KENNEWICK -- Are you old enough to remember the "green revolution" of the 1970s when live houseplants were popular?
Veritable jungles grew in homes across the county.
While many grandmothers had perfected the indoor growing of African violets, the public wanted more choices.
Universities researched the types of plants that could be grown under the low level of light found in buildings. They also developed soilless potting mixes that provided better growth than plain unsterile garden soil.
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Garden writers wrote book after book on the care of houseplants. An entire indoor plant industry was "sprouted" and there were live plants growing in shopping malls, office buildings and homes.
So why have homes and businesses shifted from their tropical plant decor of the '70s and '80s to a paucity of live plants today?
I don't know, but I can guess some of the reasons. Houseplants take effort and time, both precious commodities with today's very fast paced lifestyles.
Houseplants can be messy with dead leaves, repotting, and water leaking from pots. If not nurtured and provided with enough light, houseplants can turn into downright ugly or even dead specimens.
In the late 1980s, when the indoor plant craze had started to wane, NASA research revealed the ability of certain indoor plants to help purify air by removing harmful organic pollutants. Because of the energy crisis and the skyrocketing costs of heating and cooling, more and more homes were being built to be energy efficient. The more energy efficient the homes, the greater the buildup of these harmful organic pollutants of trichloroethylene, benzene and formaldehyde.
These pollutants were given off by the various adhesives, building materials, foam insulation, paint and other finishes used to construct, furnish and clean our homes. While the standards for many of our building materials and paints have changed to reduce our exposure, they're still present in our homes.
When NASA research revealed that certain indoor plants could help "clear the air," it was presumed that it was the green leaves that did all the work. Later research revealed that it was the plant, the roots and the soil working together. For plants to be most effective as air purifiers, it's desirable to "maximize air exposure to the plant root-soil area."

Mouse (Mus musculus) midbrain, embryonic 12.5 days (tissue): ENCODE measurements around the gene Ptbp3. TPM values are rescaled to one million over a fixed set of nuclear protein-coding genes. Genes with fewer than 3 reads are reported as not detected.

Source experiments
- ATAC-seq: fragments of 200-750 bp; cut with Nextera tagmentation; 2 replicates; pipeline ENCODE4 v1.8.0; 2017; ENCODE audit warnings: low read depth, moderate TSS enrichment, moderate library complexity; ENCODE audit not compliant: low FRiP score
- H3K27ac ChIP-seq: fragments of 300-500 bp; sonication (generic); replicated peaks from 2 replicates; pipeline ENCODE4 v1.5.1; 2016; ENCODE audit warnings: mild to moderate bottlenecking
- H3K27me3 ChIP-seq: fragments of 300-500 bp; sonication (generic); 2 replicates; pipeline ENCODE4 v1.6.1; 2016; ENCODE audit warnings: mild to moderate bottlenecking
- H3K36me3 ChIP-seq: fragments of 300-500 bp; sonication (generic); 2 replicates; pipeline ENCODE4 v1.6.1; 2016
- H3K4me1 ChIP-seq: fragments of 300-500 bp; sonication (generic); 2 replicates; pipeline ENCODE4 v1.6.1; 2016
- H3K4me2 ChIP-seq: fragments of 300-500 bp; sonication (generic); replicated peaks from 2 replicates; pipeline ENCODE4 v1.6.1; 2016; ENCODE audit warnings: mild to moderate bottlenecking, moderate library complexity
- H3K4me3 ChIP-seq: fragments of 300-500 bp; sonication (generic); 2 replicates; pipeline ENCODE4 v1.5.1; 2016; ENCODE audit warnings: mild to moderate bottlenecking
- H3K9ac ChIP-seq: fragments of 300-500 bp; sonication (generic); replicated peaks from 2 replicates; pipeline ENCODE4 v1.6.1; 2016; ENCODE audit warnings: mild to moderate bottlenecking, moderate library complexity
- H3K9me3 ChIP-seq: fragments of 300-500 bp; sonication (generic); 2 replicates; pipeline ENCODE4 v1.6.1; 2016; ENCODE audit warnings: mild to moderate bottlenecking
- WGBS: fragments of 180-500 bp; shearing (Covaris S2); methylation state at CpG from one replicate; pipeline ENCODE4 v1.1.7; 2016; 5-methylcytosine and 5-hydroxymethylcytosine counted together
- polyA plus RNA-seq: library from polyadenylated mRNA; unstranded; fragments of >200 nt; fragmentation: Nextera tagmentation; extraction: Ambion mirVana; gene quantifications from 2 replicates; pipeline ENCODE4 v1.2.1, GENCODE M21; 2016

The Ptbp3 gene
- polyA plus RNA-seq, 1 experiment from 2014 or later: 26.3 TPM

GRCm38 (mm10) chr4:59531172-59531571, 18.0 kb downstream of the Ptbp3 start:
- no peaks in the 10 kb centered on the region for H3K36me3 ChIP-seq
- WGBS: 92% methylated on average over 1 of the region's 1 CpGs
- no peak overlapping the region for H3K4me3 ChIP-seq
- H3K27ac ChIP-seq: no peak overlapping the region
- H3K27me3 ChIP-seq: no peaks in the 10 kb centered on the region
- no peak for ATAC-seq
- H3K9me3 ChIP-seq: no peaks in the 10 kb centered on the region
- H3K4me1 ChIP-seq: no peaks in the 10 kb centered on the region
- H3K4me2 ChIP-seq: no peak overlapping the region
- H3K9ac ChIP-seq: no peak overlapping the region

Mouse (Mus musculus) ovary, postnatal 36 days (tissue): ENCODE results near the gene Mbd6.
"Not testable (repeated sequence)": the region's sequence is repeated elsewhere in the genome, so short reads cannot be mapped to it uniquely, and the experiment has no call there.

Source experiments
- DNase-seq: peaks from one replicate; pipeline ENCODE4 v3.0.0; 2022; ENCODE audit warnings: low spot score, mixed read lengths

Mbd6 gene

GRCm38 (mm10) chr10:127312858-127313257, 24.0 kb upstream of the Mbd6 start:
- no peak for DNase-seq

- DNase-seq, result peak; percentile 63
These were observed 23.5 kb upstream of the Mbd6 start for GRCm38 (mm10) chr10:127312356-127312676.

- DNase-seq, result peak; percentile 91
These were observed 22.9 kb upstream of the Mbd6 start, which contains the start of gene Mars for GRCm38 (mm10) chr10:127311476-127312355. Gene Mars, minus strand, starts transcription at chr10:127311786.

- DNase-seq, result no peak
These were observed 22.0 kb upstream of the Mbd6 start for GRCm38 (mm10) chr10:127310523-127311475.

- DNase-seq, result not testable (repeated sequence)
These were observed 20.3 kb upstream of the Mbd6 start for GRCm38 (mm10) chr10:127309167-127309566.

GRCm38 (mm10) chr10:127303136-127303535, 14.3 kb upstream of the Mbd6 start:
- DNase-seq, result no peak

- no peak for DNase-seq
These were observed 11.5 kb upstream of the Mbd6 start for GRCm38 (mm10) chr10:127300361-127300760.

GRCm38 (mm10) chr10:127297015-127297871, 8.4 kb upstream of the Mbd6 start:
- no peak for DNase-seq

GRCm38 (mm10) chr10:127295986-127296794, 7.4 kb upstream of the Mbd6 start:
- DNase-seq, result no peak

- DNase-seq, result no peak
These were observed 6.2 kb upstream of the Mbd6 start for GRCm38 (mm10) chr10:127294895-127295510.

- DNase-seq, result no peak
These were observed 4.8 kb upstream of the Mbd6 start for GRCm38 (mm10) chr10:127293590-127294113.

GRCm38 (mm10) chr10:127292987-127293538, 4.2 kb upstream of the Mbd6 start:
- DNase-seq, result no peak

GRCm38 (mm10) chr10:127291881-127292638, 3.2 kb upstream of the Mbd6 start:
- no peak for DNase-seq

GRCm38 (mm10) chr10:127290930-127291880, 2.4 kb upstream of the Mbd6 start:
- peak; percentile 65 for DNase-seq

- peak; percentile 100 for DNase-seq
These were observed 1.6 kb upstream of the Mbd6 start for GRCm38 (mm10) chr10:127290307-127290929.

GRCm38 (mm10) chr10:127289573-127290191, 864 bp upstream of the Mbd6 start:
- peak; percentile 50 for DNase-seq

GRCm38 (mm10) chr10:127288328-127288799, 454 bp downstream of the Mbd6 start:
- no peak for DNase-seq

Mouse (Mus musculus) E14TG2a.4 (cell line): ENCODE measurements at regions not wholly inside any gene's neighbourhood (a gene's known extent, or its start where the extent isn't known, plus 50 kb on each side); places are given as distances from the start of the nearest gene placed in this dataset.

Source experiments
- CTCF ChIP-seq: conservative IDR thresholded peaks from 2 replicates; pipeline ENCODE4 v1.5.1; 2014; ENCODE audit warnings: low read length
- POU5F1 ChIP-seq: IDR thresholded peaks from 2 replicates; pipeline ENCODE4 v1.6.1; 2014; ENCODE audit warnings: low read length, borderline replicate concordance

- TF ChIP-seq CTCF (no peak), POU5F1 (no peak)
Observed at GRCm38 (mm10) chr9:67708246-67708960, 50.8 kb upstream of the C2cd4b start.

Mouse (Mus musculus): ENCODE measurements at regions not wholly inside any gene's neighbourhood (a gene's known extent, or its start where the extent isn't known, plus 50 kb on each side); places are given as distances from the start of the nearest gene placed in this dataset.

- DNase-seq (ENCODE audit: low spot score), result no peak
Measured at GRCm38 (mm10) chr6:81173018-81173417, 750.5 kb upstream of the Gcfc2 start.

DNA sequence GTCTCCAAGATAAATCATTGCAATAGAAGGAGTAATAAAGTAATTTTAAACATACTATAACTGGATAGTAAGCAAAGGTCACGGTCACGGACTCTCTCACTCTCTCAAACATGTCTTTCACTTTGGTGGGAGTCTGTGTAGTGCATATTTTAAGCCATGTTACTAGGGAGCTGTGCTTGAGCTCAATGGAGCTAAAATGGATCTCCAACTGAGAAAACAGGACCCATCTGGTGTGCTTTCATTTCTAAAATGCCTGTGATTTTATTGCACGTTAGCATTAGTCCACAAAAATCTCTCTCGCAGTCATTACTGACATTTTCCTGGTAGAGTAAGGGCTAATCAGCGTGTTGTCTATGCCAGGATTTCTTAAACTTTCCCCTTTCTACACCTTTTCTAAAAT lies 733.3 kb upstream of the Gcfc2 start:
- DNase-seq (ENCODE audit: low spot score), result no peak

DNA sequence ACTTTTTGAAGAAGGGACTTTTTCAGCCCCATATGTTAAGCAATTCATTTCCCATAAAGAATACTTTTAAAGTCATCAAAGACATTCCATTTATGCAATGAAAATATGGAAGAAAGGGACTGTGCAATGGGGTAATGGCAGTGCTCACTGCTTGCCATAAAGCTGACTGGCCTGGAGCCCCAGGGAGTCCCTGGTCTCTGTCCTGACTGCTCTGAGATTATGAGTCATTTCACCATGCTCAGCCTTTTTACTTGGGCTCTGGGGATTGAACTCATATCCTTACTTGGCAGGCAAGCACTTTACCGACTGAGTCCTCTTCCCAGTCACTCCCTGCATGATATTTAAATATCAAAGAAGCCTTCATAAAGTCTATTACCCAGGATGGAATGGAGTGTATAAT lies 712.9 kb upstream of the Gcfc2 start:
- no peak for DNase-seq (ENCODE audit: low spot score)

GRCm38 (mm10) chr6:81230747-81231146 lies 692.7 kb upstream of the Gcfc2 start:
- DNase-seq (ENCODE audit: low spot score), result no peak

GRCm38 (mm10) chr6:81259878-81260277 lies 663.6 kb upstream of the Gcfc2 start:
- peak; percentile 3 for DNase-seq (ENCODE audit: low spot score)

(Researchers noted that even better results could be obtained if fans with charcoal filters were used to pull air into the soil. )
The general recommendation based on the NASA research is to place at least 15 adequately sized houseplants (plants in six- to-eight inch or larger pots) in a 1,800 square foot house. The plants found to be most effective at cleansing polluted indoor air are (Aglaonema modestum) Chinese evergreen, (Chamaedorea sefritzii) bamboo or reed palm, (Chlorophytum comosum) spider plant, (Dracaena deremensis) Janet Craig or Warneck dracaena, (Dracaena fragrans 'Massangeana') cornstalk dracaena, (Dracaena marginata) red-edged dracaena (Epipiremnum aureum) golden pothos, (Ficus benjamina) weeping fig, (Hedera helix) English ivy, (Philodendron domesticum) elephant ear philodendron, (Philodendron scandens 'oxycardium') heartleaf philodendron, (Philodendron selloum) selloum philodendron, (Sansevieria trifasciata) snake plant and (Spathiphyllum) peace lily. While not year-round houseplants, potted mums and gerbera daisies were also very effective as air purifiers.
So go green, start a jungle in your house and clear the air.
* Marianne C. Ophardt is a horticulturist for the Washington State University Benton County Extension Office.